We are three miles outside Cirencester having driven up to Daglingworth via the Fosse Way - a road that is one of the greatest legacies left to us from the Roman period. Even today this straight long road links up Exeter, Bath, Cirencester, the Cotswolds, Leicester and Lincoln.
The ripple of gold in the oat fields, the berries festooning the hedgerows, and gardens laden with fruit and vegetables are prime indicators that September is now here.
We have arrived in the Cotswold village of Daglingworth, where we are endeavouring to find our bearings as we seek their small Saxon church, but what is this that has just flown in?
I wonder if this juvenile Grey Heron has also lost its bearings? But I think not, judging by the pond weed clinging to his legs, he obviously knows and frequents the small stream that burbles through the village.
As we wander the narrow lanes a young Dachshund barks voraciously at us - is he warning us off, or is he just seeking our attention? Tentatively, I wander over to him, he wags his tail, and obviously wants to be stroked. If he could jump down off his wall, then I think that he would happily join us on our walk.
We spot Holy Rood and head up along Church Lane towards it, but as we draw near, we realise that a wedding is in progress.
However, we can bide our time in the churchyard until it is over.
In the churchyard are the remains of what is thought to be a very early Christian meeting cross. It is where the villagers would have gathered to listen to a preacher and say prayers long before the Saxon church was even built.
Suddenly the silence is broken as the church bells ring out their joyous message across the valley, and then the newly married couple appear.
We enjoyed seeing the bride and groom and their guests as they departed for their reception. It made us feel that all's well in the world, even if it's not.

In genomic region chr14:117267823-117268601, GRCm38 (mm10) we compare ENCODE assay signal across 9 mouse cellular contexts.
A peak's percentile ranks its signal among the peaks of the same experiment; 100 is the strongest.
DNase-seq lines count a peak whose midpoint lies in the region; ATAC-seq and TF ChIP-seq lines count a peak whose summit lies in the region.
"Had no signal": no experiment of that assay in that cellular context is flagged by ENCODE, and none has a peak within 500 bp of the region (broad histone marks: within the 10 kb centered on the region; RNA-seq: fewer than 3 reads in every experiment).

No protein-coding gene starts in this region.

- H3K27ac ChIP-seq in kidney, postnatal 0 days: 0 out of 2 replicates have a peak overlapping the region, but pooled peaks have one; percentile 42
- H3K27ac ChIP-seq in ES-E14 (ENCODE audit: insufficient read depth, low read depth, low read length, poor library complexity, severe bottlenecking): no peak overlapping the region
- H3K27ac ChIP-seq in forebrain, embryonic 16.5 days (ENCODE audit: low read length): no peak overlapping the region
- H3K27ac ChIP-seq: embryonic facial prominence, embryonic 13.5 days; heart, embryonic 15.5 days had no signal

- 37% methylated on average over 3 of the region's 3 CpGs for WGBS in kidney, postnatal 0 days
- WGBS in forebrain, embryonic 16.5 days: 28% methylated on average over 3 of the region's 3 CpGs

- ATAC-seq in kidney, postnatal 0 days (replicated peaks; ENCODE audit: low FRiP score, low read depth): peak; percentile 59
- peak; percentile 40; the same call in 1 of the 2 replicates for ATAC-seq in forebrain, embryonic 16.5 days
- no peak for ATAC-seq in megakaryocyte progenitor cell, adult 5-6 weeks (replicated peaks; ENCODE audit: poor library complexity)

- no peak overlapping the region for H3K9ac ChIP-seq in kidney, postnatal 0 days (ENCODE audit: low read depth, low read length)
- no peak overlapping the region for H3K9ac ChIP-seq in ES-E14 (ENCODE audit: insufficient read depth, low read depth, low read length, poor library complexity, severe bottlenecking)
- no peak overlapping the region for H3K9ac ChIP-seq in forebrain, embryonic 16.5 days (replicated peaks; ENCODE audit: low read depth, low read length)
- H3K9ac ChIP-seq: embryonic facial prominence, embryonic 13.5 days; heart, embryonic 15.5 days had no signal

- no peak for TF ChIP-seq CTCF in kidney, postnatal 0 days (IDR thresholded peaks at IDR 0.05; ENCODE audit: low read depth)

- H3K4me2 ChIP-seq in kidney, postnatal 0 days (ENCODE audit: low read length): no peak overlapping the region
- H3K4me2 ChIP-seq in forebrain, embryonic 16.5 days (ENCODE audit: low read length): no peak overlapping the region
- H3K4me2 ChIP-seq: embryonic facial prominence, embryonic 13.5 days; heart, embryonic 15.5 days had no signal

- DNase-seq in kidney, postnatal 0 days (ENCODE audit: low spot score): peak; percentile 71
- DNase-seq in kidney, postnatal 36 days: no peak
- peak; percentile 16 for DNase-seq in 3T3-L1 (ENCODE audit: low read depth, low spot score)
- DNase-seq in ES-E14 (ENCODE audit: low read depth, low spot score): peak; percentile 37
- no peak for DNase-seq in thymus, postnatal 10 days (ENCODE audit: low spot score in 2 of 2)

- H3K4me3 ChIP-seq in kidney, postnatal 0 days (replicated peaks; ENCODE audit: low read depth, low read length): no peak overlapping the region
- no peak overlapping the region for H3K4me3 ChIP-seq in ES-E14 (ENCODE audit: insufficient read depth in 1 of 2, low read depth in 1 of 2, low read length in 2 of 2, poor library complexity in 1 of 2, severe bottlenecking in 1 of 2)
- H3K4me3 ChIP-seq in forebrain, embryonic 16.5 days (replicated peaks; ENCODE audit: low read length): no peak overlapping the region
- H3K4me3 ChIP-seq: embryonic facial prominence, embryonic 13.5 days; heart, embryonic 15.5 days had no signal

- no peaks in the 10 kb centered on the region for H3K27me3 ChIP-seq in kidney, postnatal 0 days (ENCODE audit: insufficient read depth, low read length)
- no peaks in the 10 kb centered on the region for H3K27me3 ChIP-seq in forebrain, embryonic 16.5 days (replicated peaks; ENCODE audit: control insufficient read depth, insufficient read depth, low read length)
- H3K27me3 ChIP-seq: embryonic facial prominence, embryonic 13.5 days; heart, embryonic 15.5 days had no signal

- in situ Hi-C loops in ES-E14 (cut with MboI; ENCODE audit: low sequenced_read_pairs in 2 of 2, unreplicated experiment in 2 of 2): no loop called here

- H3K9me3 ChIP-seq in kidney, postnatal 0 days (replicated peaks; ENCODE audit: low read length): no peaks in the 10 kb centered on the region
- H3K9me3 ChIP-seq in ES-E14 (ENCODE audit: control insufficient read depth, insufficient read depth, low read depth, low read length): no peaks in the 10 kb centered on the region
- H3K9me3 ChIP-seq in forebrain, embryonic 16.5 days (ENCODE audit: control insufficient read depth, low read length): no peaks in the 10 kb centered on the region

This little Saxon church was drastically 'restored' during the mid 19th century, but happily the four rare Anglo Saxon sculptures that we have come to see remain intact.
The first shows St. Peter clutching a book to his breast whilst in his other hand he holds a giant key aloft, and posed as if ready to unlock the gates to heaven. It is Romanesque in style and carved out of local Cotswold stone.
The second sculpture is of Christ in Majesty with a cruciform halo. He is seated on a basic chair wearing a long garment with a simple opening at the neck, and fastened by a band around the waist. He is portrayed with a beard and moustache, and holds a cross in his left hand, whilst giving the benediction with his right.
The Crucifixion shows Christ bearded and moustached, he is represented on the cross as a large and dominant figure in comparison to the other figures - the Anglo Saxons disliked showing Christ as a broken man. The figures either side are Roman soldiers: one (Longinus) holds a lance with which he pierced Christ's side. The other (Stephaton) holds a vinegar-soaked sponge which he used to increase the pain of Christ's wounds.
All three sculptures are in a single artistic style and are considered to be the work of just one craftsman.
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These three plaques were found unexpectedly when the chancel arch was rebuilt in 1850. It appears that they had been reused by the original Anglo Saxon church builders (the sculptural images were hidden, facing inwards) and used to form the vertical jambs to the chancel arch, presumably having been discarded. Nikolaus Pevsner, the eminent architectural historian, suggests that this must surely point to the fact that they are, in fact, much earlier than this 10th century Saxon church. He suggests that they are 8th/9th century or possibly even earlier, so there is a strong likelihood that these carvings are over 1200 years old.
The smallest piece showing the Crucifixion has suffered badly from weathering. It was originally sited outside on the East Gable end of the church, before being removed and brought inside for safety.